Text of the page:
Accelerating drug development

Here, Dave Elder explores how a ‘quick-approval, quick-withdrawal from the market’ approach is used to accelerate drug development.

Accelerating drug development

The hurdles encountered in development and approval of a new drug can be overwhelming. The entire process can take a decade (or longer), with an estimated cost of over $2.5 billion, and rising.1 Consequently, the US Food and Drug Administration (FDA) and other agencies are keen to see “accelerated development” programmes in areas where there is a significant unmet clinical need.

There are in fact four FDA-mandated processes for speeding up the availability of new drugs for the treatment of serious diseases:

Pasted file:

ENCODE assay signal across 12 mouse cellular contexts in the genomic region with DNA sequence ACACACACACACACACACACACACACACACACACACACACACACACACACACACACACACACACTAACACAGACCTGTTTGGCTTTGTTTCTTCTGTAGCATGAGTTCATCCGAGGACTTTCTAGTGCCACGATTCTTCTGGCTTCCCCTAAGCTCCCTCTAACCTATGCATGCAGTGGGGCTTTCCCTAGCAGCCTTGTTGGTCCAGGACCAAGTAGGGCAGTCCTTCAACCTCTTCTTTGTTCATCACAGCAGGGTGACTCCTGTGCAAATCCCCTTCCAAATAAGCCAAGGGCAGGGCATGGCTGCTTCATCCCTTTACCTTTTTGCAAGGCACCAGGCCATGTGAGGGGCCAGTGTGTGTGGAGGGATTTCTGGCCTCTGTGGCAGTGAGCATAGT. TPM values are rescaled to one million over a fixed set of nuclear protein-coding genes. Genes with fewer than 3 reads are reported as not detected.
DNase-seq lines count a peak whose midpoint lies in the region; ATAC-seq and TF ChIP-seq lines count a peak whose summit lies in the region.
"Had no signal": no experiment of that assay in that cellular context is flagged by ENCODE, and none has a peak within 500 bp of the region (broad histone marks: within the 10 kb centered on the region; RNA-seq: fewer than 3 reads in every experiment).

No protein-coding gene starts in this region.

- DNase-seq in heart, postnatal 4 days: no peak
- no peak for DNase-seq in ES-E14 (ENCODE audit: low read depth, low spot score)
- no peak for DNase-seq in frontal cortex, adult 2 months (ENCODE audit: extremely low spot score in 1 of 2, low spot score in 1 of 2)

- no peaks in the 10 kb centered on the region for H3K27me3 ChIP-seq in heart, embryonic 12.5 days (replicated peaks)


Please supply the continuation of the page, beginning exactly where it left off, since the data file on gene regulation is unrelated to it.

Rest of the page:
• “Fast track” is a process whereby the development and subsequent review are expedited for drugs aimed at treating serious conditions or addressing unmet medical needs
  • “Breakthrough therapy” is the process designed to speed up the development and subsequent review of therapies that may show substantial improvements over available therapies
  • For a “priority review” it is FDA’s goal to process the application within six months of filing2
  • Finally, “accelerated approval” is a process designed to expediate the development and review of drugs that promise significant clinical improvement over existing therapies. These drugs can be approved based on a surrogate endpoint, but the applicant provides an undertaking to subsequently perform confirmatory clinical studies.